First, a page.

The locations of short gamma-ray bursts as evidence for compact object binary progenitors

Wen-fai Fong, E. Berger

Research output: Contribution to journalArticlepeer-review

244 Scopus citations


We present a detailed investigation of Hubble Space Telescope rest-frame UV/optical observations of 22 short gamma-ray burst (GRB) host galaxies and sub-galactic environments. Utilizing the high angular resolution and depth of HST we characterize the host galaxy morphologies, measure precise projected physical and host-normalized offsets between the bursts and host centers, and calculate the locations of the bursts with respect to their host light distributions (rest-frame UV and optical). We calculate a median short GRB projected physical offset of 4.5 kpc, about 3.5 times larger than that for long GRBs, and find that ≈25% of short GRBs have offsets of ≳ 10 kpc. When compared to their host sizes, the median offset is 1.5 half-light radii (r e ), about 1.5 times larger than the values for long GRBs, core-collapse supernovae, and Type Ia supernovae. In addition, ≈20% of short GRBs having offsets of ≳ 5re , and only ≈25% are located within 1re . We further find that short GRBs severely under-represent their hosts' rest-frame optical and UV light, with ≈30%-45% of the bursts located in regions of their host galaxies that have no detectable stellar light, and ≈55% in the regions with no UV light. Therefore, short GRBs do not occur in regions of star formation or even stellar mass. This demonstrates that the progenitor systems of short GRBs must migrate from their birth sites to their eventual explosion sites, a signature of kicks in compact object binary systems. Utilizing the full sample of offsets, we estimate natal kick velocities of ≈20-140 km s-1. These independent lines of evidence provide the strongest support to date that short GRBs result from the merger of compact object binaries (NS-NS/NS-BH).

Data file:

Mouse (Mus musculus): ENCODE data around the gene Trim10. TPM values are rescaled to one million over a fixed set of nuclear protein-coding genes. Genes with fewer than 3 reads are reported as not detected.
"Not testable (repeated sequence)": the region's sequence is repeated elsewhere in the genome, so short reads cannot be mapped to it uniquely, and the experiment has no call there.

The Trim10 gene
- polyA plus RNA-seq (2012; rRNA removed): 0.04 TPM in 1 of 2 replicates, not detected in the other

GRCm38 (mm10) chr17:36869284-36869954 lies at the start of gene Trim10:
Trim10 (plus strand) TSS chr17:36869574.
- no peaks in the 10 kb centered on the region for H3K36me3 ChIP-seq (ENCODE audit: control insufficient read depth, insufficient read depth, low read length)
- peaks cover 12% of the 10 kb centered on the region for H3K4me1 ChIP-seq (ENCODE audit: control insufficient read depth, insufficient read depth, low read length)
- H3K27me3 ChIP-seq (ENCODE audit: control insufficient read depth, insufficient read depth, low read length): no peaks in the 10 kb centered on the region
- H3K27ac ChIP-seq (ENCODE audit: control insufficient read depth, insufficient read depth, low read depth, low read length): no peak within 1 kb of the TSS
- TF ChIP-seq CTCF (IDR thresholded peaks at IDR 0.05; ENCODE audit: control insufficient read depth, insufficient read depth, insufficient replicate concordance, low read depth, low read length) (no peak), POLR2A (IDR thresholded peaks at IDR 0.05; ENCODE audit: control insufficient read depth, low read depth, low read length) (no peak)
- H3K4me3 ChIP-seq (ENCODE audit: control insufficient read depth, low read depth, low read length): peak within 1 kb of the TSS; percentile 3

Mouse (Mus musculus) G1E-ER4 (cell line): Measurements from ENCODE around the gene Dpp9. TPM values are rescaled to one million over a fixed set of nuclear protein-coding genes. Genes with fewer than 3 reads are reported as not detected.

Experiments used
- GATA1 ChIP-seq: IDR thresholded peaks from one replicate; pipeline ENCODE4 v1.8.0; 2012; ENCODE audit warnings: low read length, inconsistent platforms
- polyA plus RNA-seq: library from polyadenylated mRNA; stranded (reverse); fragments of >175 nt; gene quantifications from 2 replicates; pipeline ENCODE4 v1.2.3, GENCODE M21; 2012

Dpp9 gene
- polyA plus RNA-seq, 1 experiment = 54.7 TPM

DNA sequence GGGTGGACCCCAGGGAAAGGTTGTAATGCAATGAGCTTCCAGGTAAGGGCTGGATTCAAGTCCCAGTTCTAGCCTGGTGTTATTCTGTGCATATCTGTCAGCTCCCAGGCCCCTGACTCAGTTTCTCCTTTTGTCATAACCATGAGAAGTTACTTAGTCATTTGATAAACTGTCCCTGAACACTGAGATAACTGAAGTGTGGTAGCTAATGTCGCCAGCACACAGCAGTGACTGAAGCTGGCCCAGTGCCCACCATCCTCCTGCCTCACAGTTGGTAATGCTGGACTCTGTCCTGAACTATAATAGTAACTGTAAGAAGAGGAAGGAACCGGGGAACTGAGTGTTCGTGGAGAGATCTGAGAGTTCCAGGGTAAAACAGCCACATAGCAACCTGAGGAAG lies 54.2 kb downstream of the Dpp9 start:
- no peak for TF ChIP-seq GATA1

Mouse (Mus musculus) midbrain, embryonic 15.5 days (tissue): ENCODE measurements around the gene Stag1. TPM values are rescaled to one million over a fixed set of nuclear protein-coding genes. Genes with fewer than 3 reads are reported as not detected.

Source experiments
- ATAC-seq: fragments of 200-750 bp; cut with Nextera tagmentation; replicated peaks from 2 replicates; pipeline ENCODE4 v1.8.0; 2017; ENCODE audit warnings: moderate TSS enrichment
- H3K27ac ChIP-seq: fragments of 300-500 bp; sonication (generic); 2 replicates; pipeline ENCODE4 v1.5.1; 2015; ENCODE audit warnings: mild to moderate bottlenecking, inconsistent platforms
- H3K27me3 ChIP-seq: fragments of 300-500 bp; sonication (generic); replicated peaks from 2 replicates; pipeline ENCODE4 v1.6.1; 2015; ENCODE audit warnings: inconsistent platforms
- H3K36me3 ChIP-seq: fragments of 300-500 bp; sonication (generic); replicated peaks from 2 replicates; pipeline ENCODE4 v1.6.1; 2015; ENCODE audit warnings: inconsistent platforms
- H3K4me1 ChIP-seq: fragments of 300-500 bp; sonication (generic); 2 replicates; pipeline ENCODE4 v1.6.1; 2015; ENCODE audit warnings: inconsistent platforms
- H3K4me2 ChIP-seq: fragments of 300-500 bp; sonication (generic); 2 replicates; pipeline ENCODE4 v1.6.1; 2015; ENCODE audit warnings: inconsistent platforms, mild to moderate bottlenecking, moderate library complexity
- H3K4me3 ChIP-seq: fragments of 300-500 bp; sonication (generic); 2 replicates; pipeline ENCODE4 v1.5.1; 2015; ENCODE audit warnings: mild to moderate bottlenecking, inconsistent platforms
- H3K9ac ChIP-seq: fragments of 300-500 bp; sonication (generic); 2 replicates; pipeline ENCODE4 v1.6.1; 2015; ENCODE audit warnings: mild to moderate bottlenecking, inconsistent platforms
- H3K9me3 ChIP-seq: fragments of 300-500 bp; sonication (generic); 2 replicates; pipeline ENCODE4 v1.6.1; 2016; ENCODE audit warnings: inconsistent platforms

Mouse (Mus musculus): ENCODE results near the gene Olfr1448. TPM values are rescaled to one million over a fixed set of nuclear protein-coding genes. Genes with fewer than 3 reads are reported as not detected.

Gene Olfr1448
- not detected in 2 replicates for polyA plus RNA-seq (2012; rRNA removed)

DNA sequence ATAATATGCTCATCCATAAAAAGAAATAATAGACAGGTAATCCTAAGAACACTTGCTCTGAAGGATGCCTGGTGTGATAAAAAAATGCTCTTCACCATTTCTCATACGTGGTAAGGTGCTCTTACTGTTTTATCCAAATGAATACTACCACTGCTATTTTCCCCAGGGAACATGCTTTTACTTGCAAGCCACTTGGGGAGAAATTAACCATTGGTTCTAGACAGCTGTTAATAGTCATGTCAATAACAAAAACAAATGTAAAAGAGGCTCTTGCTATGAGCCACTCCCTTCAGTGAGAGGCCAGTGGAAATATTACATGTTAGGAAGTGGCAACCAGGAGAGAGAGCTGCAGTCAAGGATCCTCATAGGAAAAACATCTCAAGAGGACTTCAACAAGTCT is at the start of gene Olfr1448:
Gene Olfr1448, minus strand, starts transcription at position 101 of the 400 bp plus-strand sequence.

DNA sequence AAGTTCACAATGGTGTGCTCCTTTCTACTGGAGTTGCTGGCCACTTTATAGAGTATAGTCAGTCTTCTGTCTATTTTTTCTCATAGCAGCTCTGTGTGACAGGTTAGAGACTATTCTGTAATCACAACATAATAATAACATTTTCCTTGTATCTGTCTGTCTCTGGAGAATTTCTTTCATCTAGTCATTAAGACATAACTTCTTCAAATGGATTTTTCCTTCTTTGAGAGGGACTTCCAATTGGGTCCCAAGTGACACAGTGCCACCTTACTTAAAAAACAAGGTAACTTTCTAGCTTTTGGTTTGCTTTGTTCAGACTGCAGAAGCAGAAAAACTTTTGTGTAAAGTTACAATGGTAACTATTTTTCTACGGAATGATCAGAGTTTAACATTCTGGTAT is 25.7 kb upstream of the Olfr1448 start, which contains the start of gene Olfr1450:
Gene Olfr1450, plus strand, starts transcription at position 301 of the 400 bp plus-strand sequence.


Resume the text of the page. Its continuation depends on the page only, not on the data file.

Original languageEnglish (US)
Article number18
JournalAstrophysical Journal
Issue number1
StatePublished - Oct 10 2013


  • gamma-ray burst: general

ASJC Scopus subject areas

  • Astronomy and Astrophysics
  • Space and Planetary Science


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